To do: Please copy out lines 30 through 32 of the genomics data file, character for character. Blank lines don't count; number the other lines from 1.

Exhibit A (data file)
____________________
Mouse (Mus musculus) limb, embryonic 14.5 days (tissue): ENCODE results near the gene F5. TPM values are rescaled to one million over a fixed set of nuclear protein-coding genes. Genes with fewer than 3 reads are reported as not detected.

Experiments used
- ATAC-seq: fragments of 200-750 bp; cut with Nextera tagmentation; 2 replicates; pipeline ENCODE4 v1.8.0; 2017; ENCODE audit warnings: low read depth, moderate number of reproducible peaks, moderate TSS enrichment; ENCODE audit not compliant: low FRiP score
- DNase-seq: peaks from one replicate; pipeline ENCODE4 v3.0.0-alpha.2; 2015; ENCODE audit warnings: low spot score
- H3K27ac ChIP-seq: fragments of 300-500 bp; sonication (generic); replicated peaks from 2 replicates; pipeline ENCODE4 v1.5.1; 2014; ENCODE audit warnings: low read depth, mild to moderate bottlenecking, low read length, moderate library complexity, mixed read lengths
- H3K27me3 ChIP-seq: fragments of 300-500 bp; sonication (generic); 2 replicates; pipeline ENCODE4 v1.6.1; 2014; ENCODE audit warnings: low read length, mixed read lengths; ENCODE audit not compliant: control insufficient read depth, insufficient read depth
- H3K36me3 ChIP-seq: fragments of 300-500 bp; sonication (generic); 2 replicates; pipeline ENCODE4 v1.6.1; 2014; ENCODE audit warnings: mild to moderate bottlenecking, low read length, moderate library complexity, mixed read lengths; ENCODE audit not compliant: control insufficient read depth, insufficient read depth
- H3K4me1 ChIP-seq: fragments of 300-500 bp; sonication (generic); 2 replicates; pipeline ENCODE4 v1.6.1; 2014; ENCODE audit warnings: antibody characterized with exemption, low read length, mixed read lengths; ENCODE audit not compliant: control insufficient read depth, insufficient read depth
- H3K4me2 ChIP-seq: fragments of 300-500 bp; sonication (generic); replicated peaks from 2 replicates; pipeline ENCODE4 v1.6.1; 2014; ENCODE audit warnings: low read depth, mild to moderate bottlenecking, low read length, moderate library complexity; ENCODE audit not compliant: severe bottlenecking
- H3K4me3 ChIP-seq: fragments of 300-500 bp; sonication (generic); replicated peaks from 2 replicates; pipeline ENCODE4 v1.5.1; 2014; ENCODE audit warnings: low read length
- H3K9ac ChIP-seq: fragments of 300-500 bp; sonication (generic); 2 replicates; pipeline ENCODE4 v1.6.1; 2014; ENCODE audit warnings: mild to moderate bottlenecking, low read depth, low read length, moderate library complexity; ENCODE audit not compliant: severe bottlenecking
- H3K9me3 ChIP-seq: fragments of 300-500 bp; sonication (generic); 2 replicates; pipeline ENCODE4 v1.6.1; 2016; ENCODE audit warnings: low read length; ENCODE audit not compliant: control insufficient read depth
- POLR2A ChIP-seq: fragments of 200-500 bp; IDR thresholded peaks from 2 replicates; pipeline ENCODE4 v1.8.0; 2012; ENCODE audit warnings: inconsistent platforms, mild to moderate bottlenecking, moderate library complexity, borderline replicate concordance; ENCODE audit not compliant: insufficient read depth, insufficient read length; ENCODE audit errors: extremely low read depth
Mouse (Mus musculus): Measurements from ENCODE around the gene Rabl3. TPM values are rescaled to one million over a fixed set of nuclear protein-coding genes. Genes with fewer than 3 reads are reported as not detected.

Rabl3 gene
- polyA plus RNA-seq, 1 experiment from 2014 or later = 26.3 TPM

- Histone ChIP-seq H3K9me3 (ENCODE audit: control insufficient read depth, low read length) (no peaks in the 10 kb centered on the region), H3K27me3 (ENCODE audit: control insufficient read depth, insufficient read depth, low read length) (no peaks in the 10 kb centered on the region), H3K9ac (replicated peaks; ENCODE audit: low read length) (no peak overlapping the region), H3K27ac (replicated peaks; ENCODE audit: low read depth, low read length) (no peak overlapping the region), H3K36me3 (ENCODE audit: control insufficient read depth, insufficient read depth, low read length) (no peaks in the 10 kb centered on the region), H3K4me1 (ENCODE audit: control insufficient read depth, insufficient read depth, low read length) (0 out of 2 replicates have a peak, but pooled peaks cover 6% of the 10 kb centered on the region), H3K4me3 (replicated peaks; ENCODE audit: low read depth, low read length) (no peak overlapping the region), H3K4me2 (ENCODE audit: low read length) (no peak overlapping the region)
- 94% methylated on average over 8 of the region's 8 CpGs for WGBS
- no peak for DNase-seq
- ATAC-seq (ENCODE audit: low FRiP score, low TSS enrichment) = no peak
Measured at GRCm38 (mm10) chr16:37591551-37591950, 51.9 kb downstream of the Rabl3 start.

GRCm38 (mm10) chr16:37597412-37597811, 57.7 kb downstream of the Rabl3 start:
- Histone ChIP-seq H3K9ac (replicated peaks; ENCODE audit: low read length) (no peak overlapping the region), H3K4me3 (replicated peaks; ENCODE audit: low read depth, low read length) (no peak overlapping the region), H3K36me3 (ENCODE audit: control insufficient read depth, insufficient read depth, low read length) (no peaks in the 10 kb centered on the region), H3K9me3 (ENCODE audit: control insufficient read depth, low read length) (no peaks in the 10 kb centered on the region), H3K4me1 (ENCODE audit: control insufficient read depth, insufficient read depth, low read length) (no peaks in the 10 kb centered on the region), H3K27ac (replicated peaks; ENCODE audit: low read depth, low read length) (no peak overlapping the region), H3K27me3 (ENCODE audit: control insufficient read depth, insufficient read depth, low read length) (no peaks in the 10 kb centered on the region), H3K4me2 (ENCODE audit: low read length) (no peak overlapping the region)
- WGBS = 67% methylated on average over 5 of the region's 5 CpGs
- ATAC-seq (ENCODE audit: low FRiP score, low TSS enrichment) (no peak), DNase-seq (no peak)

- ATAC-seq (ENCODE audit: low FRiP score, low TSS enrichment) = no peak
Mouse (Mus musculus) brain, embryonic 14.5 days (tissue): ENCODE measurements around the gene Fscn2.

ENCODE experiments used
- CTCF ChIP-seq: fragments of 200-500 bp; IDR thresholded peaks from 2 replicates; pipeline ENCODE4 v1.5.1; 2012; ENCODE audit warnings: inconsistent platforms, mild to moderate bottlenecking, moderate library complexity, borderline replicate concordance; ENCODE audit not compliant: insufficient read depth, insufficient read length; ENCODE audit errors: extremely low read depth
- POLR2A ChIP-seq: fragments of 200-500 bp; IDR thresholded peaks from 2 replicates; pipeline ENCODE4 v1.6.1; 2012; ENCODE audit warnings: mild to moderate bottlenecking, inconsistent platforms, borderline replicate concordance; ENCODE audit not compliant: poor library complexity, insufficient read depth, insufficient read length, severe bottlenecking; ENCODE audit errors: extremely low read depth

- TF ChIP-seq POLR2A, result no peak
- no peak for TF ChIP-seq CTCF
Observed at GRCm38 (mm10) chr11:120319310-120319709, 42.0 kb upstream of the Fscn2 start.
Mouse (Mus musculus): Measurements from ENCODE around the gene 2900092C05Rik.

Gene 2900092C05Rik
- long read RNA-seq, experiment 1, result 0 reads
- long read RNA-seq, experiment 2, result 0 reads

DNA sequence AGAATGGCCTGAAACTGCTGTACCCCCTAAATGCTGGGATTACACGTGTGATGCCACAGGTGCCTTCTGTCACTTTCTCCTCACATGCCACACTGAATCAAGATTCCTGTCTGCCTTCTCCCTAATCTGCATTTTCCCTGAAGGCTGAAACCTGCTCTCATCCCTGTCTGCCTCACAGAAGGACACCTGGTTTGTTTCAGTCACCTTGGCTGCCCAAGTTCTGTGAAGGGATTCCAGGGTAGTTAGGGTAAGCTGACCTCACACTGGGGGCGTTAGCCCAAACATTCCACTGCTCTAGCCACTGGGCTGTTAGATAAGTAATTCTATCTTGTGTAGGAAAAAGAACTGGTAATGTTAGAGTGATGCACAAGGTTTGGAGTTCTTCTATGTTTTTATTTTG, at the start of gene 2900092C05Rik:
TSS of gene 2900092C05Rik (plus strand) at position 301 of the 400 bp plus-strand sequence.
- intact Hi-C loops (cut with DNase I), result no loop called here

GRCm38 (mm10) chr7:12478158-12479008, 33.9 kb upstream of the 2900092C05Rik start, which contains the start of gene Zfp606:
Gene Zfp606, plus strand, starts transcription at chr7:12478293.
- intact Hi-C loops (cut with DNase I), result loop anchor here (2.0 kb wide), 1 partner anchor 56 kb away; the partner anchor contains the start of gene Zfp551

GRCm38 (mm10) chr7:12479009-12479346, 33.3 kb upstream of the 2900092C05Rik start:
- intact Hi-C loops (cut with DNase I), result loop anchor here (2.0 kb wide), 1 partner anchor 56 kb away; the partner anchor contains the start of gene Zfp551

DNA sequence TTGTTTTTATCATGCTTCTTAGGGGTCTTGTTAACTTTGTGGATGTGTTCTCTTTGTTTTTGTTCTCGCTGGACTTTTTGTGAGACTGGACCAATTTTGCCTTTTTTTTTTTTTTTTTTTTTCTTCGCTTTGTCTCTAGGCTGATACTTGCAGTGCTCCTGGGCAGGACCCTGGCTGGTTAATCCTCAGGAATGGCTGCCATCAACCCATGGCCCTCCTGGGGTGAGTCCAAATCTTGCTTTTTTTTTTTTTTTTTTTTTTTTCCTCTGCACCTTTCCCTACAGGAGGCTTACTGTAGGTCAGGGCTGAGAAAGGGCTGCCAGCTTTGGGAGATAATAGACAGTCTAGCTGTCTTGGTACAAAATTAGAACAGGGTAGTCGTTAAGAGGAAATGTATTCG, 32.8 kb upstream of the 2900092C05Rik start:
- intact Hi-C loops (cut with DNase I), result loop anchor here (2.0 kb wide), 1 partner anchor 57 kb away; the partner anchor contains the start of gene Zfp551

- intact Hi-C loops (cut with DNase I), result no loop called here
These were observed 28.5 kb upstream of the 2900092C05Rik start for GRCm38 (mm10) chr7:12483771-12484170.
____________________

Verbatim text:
- POLR2A ChIP-seq: fragments of 200-500 bp; IDR thresholded peaks from 2 replicates; pipeline ENCODE4 v1.6.1; 2012; ENCODE audit warnings: mild to moderate bottlenecking, inconsistent platforms, borderline replicate concordance; ENCODE audit not compliant: poor library complexity, insufficient read depth, insufficient read length, severe bottlenecking; ENCODE audit errors: extremely low read depth

- TF ChIP-seq POLR2A, result no peak
- no peak for TF ChIP-seq CTCF